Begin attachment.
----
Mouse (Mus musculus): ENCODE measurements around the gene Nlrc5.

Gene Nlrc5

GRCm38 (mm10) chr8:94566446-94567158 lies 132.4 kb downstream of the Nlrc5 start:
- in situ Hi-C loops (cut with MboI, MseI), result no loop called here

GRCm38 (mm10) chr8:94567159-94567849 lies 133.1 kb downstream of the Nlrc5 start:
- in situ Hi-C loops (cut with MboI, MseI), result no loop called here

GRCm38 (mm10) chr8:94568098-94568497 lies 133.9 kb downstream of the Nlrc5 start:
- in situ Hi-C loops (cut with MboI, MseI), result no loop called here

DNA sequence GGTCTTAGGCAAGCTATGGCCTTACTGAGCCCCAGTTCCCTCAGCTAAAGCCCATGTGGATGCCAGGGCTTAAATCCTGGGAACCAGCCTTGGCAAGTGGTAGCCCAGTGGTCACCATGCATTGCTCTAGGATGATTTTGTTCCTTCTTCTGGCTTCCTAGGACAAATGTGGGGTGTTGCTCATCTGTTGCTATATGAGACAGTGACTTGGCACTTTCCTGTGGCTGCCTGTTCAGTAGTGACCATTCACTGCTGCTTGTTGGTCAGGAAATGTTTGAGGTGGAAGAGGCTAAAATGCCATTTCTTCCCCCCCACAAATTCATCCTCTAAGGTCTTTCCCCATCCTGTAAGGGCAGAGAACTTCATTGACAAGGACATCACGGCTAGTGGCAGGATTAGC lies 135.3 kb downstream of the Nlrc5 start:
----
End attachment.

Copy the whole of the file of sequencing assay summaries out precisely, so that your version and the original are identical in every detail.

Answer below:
Mouse (Mus musculus): ENCODE measurements around the gene Nlrc5.

Gene Nlrc5

GRCm38 (mm10) chr8:94566446-94567158 lies 132.4 kb downstream of the Nlrc5 start:
- in situ Hi-C loops (cut with MboI, MseI), result no loop called here

GRCm38 (mm10) chr8:94567159-94567849 lies 133.1 kb downstream of the Nlrc5 start:
- in situ Hi-C loops (cut with MboI, MseI), result no loop called here

GRCm38 (mm10) chr8:94568098-94568497 lies 133.9 kb downstream of the Nlrc5 start:
- in situ Hi-C loops (cut with MboI, MseI), result no loop called here

DNA sequence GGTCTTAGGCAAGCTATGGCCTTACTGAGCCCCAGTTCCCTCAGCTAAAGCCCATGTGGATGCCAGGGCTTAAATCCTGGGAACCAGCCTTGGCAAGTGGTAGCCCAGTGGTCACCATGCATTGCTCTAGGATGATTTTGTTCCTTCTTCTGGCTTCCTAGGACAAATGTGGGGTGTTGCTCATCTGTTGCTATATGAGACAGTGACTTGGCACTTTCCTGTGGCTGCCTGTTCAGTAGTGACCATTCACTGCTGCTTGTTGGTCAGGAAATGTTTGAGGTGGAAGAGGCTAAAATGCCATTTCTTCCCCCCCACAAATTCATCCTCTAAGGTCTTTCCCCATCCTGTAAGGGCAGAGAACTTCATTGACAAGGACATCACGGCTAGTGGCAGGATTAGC lies 135.3 kb downstream of the Nlrc5 start: